SILENCE, drama, rated R; Regal Stadium 14, Violet Crown; 2.5 chiles
Martin Scorsese’s Silence, like the subject it tackles, is a movie best approached with an abundance of faith. It’s a bloated, unwieldy labor of love, blessed with some magnificent cinematography (by Rodrigo Prieto), a few good performances, and plenty of anguished religious philosophy to provide food for thought and discussion. But you might be better off spending two hours and 41 minutes with a Jesuit priest.
Scorsese’s movie is adapted from the 1966 novel of the same name by Japanese Catholic Shusaku Endo. In basic structure, it’s a Heart of Darkness story, a perilous journey into the unknown in search of a mythic figure who may have gone native. It follows two 17th-century Jesuits, Father Rodrigues (Andrew Garfield) and Father Garrpe (Adam Driver), who learn that their former teacher Father Ferreira (Liam Neeson) is missing in Japan and presumed apostate.
The two young priests cannot believe that their mentor could have renounced his faith. They petition their superior (Ciarán Hinds) to let them journey to Japan to find the man and discover the truth. They are warned that their mission will be fraught with peril, and is it ever. Japan in those days was hostile to the efforts of Catholic missionaries to plant their foreign religion in traditional Buddhist soil, and religious authorities employed methods we do not traditionally associate with Buddhism to root out the invader.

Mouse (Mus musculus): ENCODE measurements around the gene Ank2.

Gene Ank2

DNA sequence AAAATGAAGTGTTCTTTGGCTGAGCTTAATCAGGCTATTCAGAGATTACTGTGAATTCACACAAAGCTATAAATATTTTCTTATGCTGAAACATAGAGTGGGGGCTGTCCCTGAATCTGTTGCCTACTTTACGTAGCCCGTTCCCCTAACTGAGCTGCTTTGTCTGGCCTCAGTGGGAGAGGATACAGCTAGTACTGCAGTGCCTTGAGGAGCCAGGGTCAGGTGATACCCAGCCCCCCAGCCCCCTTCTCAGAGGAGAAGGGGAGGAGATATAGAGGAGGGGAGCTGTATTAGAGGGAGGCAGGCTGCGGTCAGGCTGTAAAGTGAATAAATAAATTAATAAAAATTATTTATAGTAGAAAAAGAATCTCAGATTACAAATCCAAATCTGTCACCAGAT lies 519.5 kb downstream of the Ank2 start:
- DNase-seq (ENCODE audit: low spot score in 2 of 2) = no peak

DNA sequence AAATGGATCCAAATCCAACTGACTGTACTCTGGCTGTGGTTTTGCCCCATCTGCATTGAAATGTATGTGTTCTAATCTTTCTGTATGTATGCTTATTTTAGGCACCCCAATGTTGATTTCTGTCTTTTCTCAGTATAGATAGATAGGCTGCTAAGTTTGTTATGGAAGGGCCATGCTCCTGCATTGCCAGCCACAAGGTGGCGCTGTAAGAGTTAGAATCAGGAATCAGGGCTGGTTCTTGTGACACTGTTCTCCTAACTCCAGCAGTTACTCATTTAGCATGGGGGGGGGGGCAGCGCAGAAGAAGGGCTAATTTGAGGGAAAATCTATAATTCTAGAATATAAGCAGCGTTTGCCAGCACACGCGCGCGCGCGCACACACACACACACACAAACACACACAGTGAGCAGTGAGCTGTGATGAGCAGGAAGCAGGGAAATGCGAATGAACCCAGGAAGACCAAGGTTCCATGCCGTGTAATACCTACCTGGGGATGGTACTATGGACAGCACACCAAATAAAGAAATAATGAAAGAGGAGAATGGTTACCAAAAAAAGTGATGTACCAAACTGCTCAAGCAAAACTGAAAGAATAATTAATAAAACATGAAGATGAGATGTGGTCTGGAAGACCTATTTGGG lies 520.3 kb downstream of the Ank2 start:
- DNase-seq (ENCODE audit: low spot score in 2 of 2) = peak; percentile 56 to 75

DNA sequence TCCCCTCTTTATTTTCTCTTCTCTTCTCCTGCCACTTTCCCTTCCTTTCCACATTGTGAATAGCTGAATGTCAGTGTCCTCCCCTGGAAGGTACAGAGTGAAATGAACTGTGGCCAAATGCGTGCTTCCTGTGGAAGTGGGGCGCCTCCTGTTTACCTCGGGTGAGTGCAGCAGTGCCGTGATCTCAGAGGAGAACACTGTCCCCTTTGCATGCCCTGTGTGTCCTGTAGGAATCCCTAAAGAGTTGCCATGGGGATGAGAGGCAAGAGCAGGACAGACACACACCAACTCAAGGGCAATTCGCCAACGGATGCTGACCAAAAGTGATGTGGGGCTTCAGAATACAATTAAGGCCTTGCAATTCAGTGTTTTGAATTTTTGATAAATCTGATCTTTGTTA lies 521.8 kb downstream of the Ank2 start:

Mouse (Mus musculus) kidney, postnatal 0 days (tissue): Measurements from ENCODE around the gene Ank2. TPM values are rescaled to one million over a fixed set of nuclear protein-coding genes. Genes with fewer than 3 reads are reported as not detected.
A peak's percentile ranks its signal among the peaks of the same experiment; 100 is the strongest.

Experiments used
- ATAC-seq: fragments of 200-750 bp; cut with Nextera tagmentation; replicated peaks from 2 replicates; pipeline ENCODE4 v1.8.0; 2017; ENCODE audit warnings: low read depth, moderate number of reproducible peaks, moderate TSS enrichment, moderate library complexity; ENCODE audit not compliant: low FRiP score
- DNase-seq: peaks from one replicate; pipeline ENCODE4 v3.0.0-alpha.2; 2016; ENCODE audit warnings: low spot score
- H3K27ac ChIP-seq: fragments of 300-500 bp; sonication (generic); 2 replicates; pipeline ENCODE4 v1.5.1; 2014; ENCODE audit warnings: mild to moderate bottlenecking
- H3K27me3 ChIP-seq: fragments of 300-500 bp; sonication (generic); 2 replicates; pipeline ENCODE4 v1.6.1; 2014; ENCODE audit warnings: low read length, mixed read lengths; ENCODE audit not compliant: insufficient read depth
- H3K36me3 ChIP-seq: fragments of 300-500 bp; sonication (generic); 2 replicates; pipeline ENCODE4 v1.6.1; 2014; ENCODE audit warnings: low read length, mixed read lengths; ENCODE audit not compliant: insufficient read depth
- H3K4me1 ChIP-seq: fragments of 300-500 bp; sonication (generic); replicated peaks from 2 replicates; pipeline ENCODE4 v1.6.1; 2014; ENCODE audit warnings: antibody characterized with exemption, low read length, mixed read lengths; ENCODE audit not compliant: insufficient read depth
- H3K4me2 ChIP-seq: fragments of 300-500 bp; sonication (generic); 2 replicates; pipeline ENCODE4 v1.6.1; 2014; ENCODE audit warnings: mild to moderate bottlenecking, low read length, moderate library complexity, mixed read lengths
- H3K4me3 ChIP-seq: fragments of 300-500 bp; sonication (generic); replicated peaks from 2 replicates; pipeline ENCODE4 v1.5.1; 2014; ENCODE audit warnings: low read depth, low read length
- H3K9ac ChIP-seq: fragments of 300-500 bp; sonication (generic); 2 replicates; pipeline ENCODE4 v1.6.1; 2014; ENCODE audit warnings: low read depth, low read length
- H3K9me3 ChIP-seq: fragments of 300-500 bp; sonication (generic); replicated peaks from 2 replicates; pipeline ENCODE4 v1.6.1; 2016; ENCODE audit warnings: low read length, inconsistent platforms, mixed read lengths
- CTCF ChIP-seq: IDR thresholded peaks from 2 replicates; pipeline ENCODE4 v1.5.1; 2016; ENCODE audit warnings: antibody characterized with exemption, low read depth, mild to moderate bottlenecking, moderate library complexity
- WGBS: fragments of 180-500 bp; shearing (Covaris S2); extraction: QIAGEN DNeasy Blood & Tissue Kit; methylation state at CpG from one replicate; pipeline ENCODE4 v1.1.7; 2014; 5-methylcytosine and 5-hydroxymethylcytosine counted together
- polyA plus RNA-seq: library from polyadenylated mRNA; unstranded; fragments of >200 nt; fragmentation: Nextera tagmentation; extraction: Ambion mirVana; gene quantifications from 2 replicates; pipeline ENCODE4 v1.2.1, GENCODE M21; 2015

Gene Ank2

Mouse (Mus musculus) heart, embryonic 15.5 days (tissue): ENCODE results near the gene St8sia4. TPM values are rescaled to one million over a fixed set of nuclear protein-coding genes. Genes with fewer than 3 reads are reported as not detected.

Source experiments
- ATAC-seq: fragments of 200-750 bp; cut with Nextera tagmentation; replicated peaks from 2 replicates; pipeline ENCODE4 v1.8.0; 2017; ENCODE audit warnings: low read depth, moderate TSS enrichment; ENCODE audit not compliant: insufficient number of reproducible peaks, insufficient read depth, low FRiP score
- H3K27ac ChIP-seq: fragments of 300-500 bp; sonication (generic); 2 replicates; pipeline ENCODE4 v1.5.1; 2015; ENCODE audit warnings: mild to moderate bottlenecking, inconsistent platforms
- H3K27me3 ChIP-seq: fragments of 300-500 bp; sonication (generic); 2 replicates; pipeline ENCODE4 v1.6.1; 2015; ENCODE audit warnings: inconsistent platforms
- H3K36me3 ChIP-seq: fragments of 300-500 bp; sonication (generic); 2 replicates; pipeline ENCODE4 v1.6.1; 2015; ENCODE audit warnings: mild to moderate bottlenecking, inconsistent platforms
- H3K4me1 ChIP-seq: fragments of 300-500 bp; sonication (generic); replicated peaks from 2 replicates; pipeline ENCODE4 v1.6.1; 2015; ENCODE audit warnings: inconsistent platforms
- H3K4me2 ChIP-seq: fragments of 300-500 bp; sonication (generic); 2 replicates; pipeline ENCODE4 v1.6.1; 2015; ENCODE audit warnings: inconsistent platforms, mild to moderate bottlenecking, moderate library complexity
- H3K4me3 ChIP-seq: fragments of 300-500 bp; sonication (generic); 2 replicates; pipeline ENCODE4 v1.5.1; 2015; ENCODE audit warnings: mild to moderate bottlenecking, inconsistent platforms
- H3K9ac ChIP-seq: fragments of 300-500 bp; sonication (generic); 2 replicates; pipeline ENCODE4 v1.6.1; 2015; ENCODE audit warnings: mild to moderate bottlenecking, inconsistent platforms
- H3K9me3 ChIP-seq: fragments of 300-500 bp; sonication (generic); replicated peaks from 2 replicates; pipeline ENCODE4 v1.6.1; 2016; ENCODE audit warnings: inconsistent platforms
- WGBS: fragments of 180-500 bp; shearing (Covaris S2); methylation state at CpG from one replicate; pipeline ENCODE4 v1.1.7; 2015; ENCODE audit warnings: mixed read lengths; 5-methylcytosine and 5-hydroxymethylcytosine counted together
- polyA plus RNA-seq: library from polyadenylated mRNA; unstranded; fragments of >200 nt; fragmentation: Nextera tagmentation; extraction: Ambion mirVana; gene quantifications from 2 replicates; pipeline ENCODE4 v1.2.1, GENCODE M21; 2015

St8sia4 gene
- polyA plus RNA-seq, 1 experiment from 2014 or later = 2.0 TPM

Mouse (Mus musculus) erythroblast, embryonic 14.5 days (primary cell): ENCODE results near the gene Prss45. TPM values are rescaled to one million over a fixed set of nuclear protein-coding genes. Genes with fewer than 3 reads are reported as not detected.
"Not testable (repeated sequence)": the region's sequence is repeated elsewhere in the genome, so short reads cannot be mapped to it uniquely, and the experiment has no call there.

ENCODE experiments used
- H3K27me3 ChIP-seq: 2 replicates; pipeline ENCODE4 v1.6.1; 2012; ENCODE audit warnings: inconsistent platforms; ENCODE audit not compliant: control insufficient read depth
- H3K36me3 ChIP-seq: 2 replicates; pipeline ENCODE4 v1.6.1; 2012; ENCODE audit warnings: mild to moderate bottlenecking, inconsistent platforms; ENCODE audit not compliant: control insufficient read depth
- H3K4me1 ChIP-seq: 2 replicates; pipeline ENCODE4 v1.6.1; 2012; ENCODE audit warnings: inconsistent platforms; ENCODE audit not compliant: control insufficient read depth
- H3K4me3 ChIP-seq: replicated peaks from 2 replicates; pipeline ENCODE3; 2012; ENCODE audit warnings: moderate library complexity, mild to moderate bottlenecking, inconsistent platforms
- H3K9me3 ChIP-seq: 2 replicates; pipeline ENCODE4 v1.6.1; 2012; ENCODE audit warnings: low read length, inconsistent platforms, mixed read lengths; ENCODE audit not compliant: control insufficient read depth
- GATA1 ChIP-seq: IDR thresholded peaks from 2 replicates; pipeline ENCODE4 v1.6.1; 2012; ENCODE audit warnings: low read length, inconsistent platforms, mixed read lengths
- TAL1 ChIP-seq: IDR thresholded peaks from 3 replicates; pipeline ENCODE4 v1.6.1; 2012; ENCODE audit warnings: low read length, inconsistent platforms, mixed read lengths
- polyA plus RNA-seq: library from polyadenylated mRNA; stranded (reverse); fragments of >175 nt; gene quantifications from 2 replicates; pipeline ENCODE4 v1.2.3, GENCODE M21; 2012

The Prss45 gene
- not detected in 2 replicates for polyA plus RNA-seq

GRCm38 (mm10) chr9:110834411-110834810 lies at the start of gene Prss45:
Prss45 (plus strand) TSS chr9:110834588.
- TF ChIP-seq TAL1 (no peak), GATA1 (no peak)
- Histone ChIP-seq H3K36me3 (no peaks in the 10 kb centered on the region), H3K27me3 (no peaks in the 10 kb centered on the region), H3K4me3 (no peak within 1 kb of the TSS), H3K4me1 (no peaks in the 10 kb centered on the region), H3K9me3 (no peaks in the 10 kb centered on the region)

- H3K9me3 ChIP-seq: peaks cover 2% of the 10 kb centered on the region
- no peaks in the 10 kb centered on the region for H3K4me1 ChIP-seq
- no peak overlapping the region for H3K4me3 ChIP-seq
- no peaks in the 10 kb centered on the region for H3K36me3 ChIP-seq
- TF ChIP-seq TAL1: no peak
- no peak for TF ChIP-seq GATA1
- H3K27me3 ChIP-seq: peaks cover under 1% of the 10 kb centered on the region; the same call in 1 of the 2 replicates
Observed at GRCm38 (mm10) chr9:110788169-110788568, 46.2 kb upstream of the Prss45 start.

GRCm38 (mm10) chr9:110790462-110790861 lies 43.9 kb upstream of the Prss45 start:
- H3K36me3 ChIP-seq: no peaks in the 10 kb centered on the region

The chief nemesis of the Catholics is the Inquisitor, Inoue, a ruthless defender of the Buddhist faith played with smiling, sneering gusto by Issey Ogata, the only person in the movie who seems to be having a good time. He and his minions slice, dice, burn, and drown Japanese converts to the Church of Rome in wholesale numbers.
The movie opens with a beautifully filmed scene of torture by scalding water, as Father Ferreira watches in horror through swirling mists of steam. Scenes of mist and fog persist through much of the film’s first half, reflecting the difficulty faith faces in finding its way. Rodrigues and Garrpe, strangers in a strange land, grope their way along together for a while. When they separate, the jug-eared Driver disappears from the story and we follow the less interesting Garfield. We glance occasionally at our watches, wondering how long we will have to endure before Liam Neeson shows up again.
Too long. But his arrival, when it comes, is a breath of air. Ferreira makes a powerful case against the kind of rigid fundamentalist doctrine Rodrigues has been clinging to. For the true believer, his arguments are an insidious test of faith, a last temptation of the Christ-like Rodrigues. For the rationalist, they seem like plain good sense.
Do cultures so vastly foreign to one another even understand the same concepts from the words and symbols used to represent them? Scorsese wrestles with some powerful religious demons in this heartfelt epic of faith. But great passion, even in the hands of a great filmmaker, doesn’t necessarily make a great movie. — Jonathan Richards
All agony, no ecstasy: Liam Neeson